Exo Planets and Solar Systems

Historic planetary instability and catastrophe. Evidence for electrical scarring on planets and moons. Electrical events in today's solar system. Electric Earth.

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Earth-like planet 20 light years away 'may not exist'

Unread postby kiwi » Fri Oct 15, 2010 3:40 am


New team can find no trace of Gliese 581g in same data
Original researcher backs his findings: 'We have yet to make a false claim'
New claim casts doubt on whether Earth-like planet is orbiting distant star

Its discovery last month captured the imaginations of millions around the globe.
And the news that an Earth-like planet had been found which could support life and which lay only 20 light years away sparked feverish speculation that we may not be alone in the universe.
But now a group of scientists have claimed that Gliese 581g, a rocky world just three times the size of Earth, may not even exist.
The devastating claim has been made by a group of Swiss astronomers who have cast doubt on the original research and say that they can find no trace of the planet in their own analysis of the same data.....

http://www.dailymail.co.uk/sciencetech/ ... exist.html
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Re: Habitable planet found orbiting nearby red dwarf star

Unread postby Xuxalina Rihhia » Sat Oct 23, 2010 12:37 am

A long time the EUVE satellite found that Proxima Centauri radiated extreme ultraviolet light. The scientists were very puzzled and wondered how that could be. However in an electric universe, such a thing would not only be possible but could easily happen like on Proxima centauri. Yes, life could exist on a planet of a "red" dwarf. The actual color of a red dwarf in space would not be red but a yellow white--much like that of an incandescent bulb. A brown dwarf would be an orangy-yellow mixed with blue so the color would be sort of a magenta due to it's electrical corona...the same electrical corona that can give Blue, UV, extreme UV and X-rays.

Also, the band of livable temperatures would be a little wider than the scientists say on a tidally locked world due to the atmosphere. The poles might be habitable as well--depending on the geometry of the axis of the planet in question.
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Re: Habitable planet found orbiting nearby red dwarf star

Unread postby Xuxalina Rihhia » Sat Oct 23, 2010 12:50 am

These are fantasy pics of life on a planet around a red dwarf; this could be some of the life we might find if the world is habitable.

http://img168.imageshack.us/img168/5411 ... gerfan.jpg
http://img267.imageshack.us/img267/6649 ... torflo.jpg
http://img40.imageshack.us/img40/4097/g ... auna12.jpg
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Re: Stars with Planets

Unread postby nick c » Thu Mar 31, 2011 8:57 am

This thread is a merger of the following threads:

Star-hugging planet is hottest and fastest found

Stars with Planets

New Planets Defy Gravity

Planet collision in deep space

Planet Devoured by its Star

NASA Finds Super-Hot Planet with Unique Comet-Like Tail

Earth-like planet 20 light years away 'may not exist'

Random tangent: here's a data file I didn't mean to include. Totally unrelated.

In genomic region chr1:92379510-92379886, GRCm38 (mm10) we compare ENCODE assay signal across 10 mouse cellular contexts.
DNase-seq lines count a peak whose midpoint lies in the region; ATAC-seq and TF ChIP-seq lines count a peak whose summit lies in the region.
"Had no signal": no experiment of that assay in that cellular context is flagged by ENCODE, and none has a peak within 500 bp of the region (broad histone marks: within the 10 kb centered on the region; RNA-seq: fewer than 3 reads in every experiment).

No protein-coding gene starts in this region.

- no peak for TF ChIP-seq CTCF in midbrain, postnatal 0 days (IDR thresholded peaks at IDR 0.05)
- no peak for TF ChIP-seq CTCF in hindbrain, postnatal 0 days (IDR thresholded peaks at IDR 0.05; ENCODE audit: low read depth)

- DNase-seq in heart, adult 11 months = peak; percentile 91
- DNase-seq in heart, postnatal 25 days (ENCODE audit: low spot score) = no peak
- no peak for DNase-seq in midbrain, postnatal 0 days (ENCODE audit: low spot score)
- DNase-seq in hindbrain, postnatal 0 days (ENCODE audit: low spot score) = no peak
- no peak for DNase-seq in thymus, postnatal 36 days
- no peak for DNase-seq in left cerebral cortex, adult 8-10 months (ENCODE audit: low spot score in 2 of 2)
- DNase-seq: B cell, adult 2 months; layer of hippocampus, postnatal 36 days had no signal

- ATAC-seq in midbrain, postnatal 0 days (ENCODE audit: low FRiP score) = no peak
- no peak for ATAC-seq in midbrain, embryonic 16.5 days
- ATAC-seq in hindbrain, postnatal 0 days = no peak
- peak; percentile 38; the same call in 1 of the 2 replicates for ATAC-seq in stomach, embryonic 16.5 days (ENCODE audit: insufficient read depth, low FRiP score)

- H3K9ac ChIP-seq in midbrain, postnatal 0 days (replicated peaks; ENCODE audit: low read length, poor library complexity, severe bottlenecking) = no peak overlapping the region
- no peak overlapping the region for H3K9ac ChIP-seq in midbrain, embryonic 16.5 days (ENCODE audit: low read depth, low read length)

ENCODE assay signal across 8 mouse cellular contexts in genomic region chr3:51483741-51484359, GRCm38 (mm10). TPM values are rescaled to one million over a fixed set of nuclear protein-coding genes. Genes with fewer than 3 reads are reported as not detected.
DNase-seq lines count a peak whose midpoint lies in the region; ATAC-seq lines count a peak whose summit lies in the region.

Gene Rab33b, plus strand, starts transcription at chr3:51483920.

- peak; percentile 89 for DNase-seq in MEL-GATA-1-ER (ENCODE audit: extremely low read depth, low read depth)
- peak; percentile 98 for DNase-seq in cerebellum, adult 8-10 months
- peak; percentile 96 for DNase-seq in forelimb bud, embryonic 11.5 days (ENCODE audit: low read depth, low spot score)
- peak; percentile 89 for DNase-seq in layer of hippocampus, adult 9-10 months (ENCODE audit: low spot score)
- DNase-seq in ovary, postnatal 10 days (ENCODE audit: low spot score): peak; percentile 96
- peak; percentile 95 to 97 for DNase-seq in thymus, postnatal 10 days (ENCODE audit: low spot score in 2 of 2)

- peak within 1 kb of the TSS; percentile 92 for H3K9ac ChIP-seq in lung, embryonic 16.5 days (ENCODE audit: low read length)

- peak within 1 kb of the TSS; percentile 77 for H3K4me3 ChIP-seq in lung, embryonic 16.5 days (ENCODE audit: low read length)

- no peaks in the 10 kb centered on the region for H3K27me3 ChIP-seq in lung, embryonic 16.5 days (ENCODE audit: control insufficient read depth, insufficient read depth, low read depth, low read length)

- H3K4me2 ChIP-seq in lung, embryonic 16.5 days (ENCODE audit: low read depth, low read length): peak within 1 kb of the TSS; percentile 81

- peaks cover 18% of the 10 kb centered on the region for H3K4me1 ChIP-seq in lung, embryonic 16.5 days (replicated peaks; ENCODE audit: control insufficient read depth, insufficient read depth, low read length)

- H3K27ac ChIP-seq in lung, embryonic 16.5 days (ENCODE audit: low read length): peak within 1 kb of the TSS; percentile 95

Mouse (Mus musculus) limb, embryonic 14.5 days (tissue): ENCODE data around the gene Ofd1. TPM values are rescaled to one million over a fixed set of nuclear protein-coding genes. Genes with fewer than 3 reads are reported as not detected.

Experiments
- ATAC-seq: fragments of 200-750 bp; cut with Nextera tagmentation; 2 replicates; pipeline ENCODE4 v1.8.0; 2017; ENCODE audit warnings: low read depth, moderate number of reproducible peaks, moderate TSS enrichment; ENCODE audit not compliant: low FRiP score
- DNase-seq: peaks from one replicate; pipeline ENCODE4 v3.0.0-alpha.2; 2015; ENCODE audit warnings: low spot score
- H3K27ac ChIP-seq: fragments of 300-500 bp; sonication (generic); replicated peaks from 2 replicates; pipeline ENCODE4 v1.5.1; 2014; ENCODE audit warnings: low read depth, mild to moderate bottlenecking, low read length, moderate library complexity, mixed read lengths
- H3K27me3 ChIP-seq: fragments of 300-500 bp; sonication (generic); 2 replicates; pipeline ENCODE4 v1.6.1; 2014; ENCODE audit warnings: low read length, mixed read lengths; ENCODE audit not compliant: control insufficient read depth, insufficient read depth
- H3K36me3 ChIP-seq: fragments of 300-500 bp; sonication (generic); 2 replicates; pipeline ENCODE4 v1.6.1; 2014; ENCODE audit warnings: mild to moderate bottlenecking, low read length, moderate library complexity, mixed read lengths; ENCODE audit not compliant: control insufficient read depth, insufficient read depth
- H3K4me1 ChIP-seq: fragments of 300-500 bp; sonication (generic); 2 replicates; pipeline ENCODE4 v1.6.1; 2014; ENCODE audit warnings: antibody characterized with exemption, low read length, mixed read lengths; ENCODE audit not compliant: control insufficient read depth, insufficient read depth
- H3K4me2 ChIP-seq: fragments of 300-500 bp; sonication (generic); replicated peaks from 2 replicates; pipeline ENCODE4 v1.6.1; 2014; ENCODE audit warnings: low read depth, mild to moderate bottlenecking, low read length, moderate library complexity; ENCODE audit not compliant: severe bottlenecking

100+ Earth-like planets

Mystery object orbiting distant star baffles astronomers

highly inclined orbits of planets

Warm Saturns and their Moons

Planets Spotted in Changing Orbits: Kepler Mission

Habitable planet found orbiting nearby red dwarf star

'Super Earth' discovered orbitting nearby small star

Newfound Planet Orbits Backward - Let's give EU a try at it!

Possible First Photo of Planet Around Sun-Like Star
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Life near red dwarf stars? A burning question!

Unread postby ETSubmariner » Tue May 03, 2011 10:50 pm

I found an article (in Russian) that I link below that asks and seems to indicate at least one smart astronomer who thinks planets orbiting dwarf stars might be better choices for life:
http://www.pravda.ru/science/planet/space/28-04-2011/1074988-red_stars-0/

I tried finding an English version, but instead installed a translator in my Google Chrome browser that did it for me automatically. Here's a brief blurb:

Planetary scientist Christopher McKay of the Research Center to them. Ames and his colleagues at NASA have found that the surface of planets that revolve around stars called red dwarfs may be covered with oceans, which are floating organic compounds. Thus, the list of potentially habitable locations in the universe has expanded.

Red dwarfs are the most common type of stellar objects in the universe. They are small and relatively cool star, which, according to the astronomical classification are spectral type M or K. The diameter and mass of red dwarfs do not exceed one third solar, the temperature of the surface reaches 3500 Kelvin. The stars of this type emit little light, sometimes 10,000 times smaller than the Sun.
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Re: Life near red dwarf stars? A burning question!

Unread postby fosborn » Wed May 04, 2011 2:53 pm

I got a virus warning when I tried the Pravda sit. but did find this article which seems vary encouraging ;

http://www.dailygalaxy.com/my_weblog/20 ... tars-.html
But enough exoplanet research has been done so far that a cautious prediction can be made that the odds are that the planet will orbit an M (red) dwarf star found in surveys taken within 100 light-years of Earth. Red dwarfs are much more numerous than sun-like stars, which exponentially increases the chances of being life favorable.

M dwarfs make up at least 70% of the Milky Way's stars. Their masses range from roughly half to one-twentieth the mass of our sun, but what M dwarfs lack in size, they more than make up for in longevity. Astronomers estimate that these stars can burn for 40 billion to 100 billion years, giving any habitable planets plenty of time to evolve life. (The life span of our own sun, a G-class star, is about 10 billion years.) But during at least the first few billion years of their lives, M dwarfs also sport huge magnetic fields that routinely interact with their atmospheres to create coronal mass ejections—enormous outbursts of matter from the star's highly ionized corona—and proton-rich flares.

The planet will be in the habitable, "goldilocks" zone around a red dwarf –-- the zone where liquid water can remain stable on a planet’s surface. The zone will be closer to the cool red dwarf than the Earth's habitable zone to our Sun.